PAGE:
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EV Tech: The Next Evolution in Maritime Shipping

By EarthX Stories posted 04-18-2020 12:01

  
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A lot of attention is paid to electric cars, long-haul trucks and other land-based electric vehicle (EV) technology. And rightly so. Making the switch from constantly polluting combustion engines to clean, battery powered EVs for daily driver vehicles and the semi rigs moving goods and products around the country will make a dramatic impact on greenhouse gas emissions. But an often overlooked source of atmospheric pollution is ocean going cargo vessels.

Globally maritime transportation accounts for around 2.5% of total greenhouse gas emissions, per the International Maritime Organization, producing 1 billion tons of CO2 yearly. Research by IDTechEx found a single large ship emits CO2 equivalent to 70,000 cars, nitrogen oxide comparable to 2 million cars, and fine dust and carcinogenic particles equal to 2.5 million cars.

One factor figuring into the toxic emission capacity of oceanic shipping is the fuel used by the industry. Ocean-going ships typically use bunker fuel, an extremely dirty diesel fuel containing 3,500 times the sulphur than found in diesel used for cars. While oceanic shipping only accounts for 2.5% of total greenhouse gas emissions, it’s responsible for 13% of global sulphur oxide emissions annually. Bunker fuel is used for maritime transport because it is inexpensive, and the industry isn’t subject to the UN Paris Accord’s greenhouse gas reduction recommendations.

To put things into perspective, shipping tech company Flexport said if oceanic shipping was a country, it would be the sixth-largest international polluter.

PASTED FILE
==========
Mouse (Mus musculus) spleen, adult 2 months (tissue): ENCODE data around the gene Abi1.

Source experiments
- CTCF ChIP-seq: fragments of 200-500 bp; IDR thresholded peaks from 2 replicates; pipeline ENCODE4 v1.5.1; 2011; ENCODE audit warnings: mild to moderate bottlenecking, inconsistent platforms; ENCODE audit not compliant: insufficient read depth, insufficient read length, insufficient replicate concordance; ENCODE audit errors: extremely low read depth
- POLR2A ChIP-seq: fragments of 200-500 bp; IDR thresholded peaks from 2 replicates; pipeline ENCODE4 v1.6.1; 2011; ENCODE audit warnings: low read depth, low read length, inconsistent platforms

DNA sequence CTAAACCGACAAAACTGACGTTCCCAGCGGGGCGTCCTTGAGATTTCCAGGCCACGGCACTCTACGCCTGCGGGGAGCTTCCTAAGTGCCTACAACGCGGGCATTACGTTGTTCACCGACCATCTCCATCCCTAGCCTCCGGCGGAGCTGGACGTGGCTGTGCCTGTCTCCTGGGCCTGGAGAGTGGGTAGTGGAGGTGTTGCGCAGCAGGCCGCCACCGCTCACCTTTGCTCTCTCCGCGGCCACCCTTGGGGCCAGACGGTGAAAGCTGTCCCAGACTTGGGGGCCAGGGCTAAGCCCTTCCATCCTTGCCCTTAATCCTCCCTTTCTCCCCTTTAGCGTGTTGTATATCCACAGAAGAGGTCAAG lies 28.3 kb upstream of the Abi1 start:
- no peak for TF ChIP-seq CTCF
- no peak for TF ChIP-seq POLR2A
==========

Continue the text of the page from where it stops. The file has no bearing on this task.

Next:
Electric shipping is on the horizon

Currently available technologies to move shipping away from fully diesel-fueled combustion power include: diesel electric drives which use diesel generators to generate power for an electric engine, hybrid drives using both diesel fuel and electric batteries to power the vessel, and full electric drives using nothing but battery power with no on-board combustion engines. While fully electric systems aren’t currently capable of powering oceangoing ships, the technology already has applications in inland shipping. An encouraging forecast by IDTechEx analyts predicts global sales of hybrid and fully electric ships will reach $20 billion by 2027.

Right now hybrid engine technology is in use in a number of places. The four ferries of the “bird flight line” between Germany and Denmark sail using hybrid engines, reducing CO2 emissions by up to 15% according to the shipping company. Norwegian shipping company Hurtigruten’s expedition cruise ship, “MS Roald Amundsen,” launched in July 2019 as the first expedition ship powered by hybrid drive using lithium-ion batteries. While running under electric power its passengers enjoy complete silence and no exhaust gases to interrupt the cruise experience.